After playing several verses, Scott looked around and saw that
the warriors had lowered their spears and had tears in their eyes.
Over the remainder of his life, Scott spent much time with the
tribe, sharing the good news with them.
Precious Lord, Take My Hand (692)
The composer of this song, Reverend Thomas Dorsey (1899-
1993) is, according to Wikipedia, known as “the father of black
gospel music.” While at a revival in St. Louis, he received a
telegram saying that his wife had died in childbirth. When he got
home to Chicago the next morning, he was told that the baby had
also died. Describing the event years later, he said, “After putting
my wife away, the baby in the same casket, I went to the music
room, just browsing over the keys and seemingly the words, like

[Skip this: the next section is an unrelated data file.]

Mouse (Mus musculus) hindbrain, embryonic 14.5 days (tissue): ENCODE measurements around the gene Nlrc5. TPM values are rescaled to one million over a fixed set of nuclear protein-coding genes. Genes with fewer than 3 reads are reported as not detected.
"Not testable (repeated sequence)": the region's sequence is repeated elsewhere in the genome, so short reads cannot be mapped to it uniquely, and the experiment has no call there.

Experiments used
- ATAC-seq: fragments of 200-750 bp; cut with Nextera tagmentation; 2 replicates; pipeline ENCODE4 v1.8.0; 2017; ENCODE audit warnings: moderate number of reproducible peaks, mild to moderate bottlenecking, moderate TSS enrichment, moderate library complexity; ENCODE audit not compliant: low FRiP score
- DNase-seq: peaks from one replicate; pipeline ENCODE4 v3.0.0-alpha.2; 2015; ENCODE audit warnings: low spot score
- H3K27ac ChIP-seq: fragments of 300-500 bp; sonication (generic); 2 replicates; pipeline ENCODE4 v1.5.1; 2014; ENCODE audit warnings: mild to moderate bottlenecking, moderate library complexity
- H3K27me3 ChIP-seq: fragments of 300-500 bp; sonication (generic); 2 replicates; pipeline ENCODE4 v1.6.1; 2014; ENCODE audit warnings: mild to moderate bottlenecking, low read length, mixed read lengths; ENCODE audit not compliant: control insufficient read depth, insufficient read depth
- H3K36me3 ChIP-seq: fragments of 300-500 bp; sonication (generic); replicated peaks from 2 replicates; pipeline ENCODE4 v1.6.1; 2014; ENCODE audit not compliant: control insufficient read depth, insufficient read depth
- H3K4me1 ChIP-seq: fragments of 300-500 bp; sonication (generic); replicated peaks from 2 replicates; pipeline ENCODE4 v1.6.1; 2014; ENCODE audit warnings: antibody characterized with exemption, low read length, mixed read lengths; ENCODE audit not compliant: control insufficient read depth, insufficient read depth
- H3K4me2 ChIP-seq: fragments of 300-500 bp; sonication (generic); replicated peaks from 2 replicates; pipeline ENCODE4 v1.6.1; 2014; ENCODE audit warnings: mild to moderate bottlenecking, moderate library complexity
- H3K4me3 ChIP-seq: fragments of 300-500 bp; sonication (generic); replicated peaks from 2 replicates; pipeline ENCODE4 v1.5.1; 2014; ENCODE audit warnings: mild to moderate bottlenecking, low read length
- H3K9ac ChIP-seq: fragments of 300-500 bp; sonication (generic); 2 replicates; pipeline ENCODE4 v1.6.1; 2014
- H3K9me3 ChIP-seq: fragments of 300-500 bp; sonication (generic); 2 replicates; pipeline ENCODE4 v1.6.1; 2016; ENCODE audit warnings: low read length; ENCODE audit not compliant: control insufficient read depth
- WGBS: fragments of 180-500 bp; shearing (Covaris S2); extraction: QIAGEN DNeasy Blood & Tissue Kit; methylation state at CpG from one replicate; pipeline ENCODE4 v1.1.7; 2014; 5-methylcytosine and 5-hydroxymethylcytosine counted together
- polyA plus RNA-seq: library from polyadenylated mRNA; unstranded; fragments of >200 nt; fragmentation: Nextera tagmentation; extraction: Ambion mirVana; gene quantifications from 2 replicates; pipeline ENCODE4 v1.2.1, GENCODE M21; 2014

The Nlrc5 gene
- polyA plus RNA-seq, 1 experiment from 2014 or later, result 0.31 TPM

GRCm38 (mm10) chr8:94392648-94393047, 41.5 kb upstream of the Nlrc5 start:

drops of water seemed to drop in line with me on the piano.”
The song was a favorite of Elvis Presley and Martin Luther King
Jr. According to Wikipedia, “King’s last words before his
assassination was a request to play it at a mass he was due to
attend that night.”
Amazing Grace (58)
John Newton, who wrote the words this song, was a slave trader.
He had no religious beliefs. While attempting to steer his ship
through a violent storm, believing all hope was lost, he
exclaimed, “Lord have mercy on us.” Soon afterwards, cargo
shifted in the hold and plugged up a leak and the ship was saved.
Newton felt that this incident was the beginning of his
conversion to Christianity. Years later, he was ordained a priest
in the Church of England. Seen in the light of his experiences, it
seems quite clear to me that the song is autobiographical. The